#raw latitude longitude pair to web mercator pixel position
        #1024x1024 base pixel image
        #x = longitude
        #y = latitude, all converted coordinate pairs are read as [latitude, longitude]
        lat = coord[0]
        lon = coord[1]
        #latitude conversion
        lat_rad = lat * math.pi/180.0
        yit = math.pi - math.log(math.tan( (0.25*math.pi) + (0.5*lat_rad) ))
        y = (self.res)/math.pi * math.pow(2,zoomlvl) * yit
        #longitude conversion
        lon_rad = lon * math.pi/180.0
        x = (self.res)/math.pi * math.pow(2,zoomlvl) * (lon_rad + math.pi)

    def to_image_pixel_position(self, coord):
        #raw latitude longitude pair to image pixel position
        #lat --> vertical scale
        #long --> horizontal scale  
        webmcoord = self.to_web_mercator(coord)
        horz = abs(webmcoord[0] - self.topleft[0])*self.horzscale
        vert = abs(webmcoord[1] - self.topleft[1])*self.vertscale
        position = [int(round(vert)), int(round(horz))]

I’ve cropped an image of Belltown on Google Maps that’s 1135x864 pixels, so I’ll instantiate my class that will convert WSG84 latitude and longitude coordinates to positions on a 1135x864 image relative to the location of the map on Earth. I’ve taken note of the latitude and longitude of the upper left hand corner of the image and the lower right hand corner of the image.

Upper left: 47.6197793,-122.3592749

Bottom right: 47.607274, -122.334786

upleft = [47.6197793,-122.3592749]
bttmright = [47.607274, -122.334786]
imgsize = [1135,864]
mp = MapOverlay(upleft, bttmright, imgsize)

#then given a list of lat-long pairs, we can get their relative positions on the image of the map
pixpos = np.asarray([ mp.to_image_pixel_position(list(meanLatLongs[i,:])) for i in range(256) ])
%matplotlib inline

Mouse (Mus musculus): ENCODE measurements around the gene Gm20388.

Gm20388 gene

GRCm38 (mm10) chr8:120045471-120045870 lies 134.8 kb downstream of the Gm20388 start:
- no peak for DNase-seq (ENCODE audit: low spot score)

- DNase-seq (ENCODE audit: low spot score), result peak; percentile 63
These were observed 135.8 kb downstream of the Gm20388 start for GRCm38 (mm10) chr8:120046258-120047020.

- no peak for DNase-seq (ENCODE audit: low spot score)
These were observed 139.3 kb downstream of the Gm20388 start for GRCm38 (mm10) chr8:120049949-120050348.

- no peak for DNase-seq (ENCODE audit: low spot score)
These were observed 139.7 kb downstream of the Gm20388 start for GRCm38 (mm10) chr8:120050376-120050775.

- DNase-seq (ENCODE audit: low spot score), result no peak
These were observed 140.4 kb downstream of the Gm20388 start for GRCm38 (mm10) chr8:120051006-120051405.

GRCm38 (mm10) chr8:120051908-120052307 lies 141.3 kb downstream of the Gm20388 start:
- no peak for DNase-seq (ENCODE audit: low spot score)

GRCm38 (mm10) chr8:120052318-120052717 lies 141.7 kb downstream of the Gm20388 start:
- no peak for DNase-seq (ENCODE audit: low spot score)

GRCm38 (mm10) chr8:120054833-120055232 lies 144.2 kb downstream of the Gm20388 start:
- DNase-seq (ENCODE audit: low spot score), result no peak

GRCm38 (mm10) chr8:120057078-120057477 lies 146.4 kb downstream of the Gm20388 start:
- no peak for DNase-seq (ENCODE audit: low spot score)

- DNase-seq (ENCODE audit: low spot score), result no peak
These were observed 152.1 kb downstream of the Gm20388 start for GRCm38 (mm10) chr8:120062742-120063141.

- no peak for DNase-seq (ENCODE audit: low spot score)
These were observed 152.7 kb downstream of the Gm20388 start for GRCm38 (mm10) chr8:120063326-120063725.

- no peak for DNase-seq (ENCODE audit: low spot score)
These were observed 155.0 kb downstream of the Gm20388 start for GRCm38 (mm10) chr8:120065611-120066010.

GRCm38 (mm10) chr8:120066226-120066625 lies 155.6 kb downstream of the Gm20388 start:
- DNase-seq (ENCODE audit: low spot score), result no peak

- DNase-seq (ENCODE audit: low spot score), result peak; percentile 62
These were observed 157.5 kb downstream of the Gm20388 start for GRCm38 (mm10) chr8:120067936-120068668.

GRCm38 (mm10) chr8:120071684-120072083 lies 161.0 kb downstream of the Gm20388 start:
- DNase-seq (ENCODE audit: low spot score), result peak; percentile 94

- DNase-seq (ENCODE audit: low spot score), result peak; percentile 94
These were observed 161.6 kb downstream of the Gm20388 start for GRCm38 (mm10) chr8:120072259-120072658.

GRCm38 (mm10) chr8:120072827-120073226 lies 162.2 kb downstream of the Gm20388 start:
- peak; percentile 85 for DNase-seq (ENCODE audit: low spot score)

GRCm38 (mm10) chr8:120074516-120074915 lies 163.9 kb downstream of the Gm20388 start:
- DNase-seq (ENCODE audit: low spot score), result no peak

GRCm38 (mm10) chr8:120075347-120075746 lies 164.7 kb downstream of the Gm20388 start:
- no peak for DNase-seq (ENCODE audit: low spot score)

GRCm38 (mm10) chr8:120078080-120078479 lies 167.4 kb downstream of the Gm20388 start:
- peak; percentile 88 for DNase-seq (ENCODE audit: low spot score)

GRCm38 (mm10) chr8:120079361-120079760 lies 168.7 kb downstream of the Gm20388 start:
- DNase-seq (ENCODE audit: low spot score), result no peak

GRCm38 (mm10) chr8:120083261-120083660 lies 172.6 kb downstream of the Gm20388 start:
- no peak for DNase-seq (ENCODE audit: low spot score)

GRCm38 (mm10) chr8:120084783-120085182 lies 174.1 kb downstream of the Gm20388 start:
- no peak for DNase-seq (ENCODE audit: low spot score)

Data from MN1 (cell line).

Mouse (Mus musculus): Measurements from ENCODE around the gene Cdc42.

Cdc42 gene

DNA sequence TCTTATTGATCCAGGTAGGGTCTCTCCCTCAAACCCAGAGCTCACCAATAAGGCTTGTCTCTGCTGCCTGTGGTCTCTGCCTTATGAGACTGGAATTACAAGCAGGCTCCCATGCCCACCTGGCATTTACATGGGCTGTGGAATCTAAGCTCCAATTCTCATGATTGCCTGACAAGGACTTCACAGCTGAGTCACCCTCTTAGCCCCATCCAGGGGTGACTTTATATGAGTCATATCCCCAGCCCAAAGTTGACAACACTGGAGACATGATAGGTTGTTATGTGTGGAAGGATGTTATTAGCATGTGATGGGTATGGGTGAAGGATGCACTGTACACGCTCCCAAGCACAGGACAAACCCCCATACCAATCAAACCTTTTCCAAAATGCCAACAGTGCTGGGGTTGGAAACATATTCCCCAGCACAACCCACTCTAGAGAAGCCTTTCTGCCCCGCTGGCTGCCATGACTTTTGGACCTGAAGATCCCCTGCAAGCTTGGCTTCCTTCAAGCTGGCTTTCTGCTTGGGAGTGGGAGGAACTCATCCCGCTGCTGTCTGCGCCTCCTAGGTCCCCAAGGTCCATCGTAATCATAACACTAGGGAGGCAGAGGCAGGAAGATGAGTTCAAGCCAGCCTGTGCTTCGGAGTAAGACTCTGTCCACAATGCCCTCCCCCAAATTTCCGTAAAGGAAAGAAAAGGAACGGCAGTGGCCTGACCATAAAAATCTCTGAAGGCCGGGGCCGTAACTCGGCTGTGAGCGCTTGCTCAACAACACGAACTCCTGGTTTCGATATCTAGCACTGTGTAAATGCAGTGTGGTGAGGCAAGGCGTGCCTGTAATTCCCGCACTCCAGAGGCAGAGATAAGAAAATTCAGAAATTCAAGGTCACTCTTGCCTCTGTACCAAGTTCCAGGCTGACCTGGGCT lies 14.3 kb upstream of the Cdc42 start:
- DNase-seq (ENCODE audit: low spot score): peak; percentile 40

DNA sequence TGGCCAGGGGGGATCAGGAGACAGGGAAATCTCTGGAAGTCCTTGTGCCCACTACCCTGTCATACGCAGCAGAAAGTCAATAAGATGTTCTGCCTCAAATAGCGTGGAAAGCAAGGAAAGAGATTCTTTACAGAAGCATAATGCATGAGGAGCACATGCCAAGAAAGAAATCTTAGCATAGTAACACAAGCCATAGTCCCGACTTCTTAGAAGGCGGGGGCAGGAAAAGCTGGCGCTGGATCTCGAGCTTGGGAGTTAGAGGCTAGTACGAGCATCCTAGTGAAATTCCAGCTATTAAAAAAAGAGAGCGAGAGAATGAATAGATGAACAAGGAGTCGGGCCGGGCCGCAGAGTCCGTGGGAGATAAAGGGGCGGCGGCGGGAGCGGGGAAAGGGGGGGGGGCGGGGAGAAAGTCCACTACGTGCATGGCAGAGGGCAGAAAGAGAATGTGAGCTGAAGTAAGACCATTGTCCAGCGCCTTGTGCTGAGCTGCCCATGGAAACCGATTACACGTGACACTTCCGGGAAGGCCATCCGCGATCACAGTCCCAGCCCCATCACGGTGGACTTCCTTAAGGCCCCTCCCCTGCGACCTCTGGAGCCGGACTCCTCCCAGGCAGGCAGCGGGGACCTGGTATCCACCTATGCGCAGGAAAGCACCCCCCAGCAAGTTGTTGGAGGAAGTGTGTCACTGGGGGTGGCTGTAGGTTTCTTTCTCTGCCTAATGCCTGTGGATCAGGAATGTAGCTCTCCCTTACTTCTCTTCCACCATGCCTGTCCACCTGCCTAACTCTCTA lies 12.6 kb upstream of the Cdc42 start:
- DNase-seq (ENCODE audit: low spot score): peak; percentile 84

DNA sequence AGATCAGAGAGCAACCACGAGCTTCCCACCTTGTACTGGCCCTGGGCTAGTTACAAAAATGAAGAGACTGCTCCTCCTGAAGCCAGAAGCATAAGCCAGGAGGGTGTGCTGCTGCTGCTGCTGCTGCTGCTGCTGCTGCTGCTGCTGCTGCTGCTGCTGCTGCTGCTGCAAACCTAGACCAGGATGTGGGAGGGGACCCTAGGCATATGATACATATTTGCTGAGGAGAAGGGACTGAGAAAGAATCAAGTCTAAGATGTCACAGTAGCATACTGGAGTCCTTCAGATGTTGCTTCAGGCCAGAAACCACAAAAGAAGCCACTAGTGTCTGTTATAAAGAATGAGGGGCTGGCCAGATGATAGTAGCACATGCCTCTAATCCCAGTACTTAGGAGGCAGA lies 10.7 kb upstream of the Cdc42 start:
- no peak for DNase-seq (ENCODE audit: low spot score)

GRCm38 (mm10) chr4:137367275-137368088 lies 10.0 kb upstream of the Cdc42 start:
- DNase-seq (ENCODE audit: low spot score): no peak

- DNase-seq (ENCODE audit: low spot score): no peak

import matplotlib.pyplot as plt
from scipy.misc import imread

fig = plt.figure(figsize=(18,16))
im = imread("belltown.png")
ax = plt.axes(xlim=(min(pixpos[:,0]), max(pixpos[:,0])), ylim=(min(pixpos[:,1]), max(pixpos[:,1])))
plt.scatter(pixpos[:, 0], pixpos[:, 1])


Note that we need to flip the y-axis, since image pixel positions are enumerated with the origin at the top left. Of course, the equations in the MapOverlay class could be adjusted to place the origin at the bottom left, but nah.

Now we can simply take advantage of animation packages built on top of Matplotlib to create animated data visualizations on a static screencap of Google Maps. These animations were adapted from here and the JSAnimation package from fellow UW Husky, Jake VanderPlas

import sys
from JSAnimation import IPython_display #
import matplotlib.pyplot as plt
from matplotlib import animation

times = []
for day in days:
    for hour in hours:

fig = plt.figure(figsize=(18,16))
ax = plt.axes(xlim=(min(pixpos[:,0]), max(pixpos[:,0])), ylim=(min(pixpos[:,1]), max(pixpos[:,1])))
im = imread("belltown.png")

def init():

def animate(i):
    t = times[i]
    weights = np.asarray([ hourlyAvgUtilization[t[0]][ek][t[1]] for ek in ekeys ])
    ax.scatter(pixpos[:, 0], pixpos[:, 1], s=500*weights)
    ax.set_xlabel(t[0] + ", " + str(t[1]) + ":00")

animation.FuncAnimation(fig, animate, init_func=init,
                        frames=len(times), interval=200, blit=False)
ani = animation.FuncAnimation(fig, animate, init_func=init,
                        frames=len(times), interval=200, blit=False)
FFwriter = animation.FFMpegWriter()'belltown.mp4', writer = FFwriter)
<video width="640" height="480" controls>
  <source src="belltown.mp4" type="video/mp4">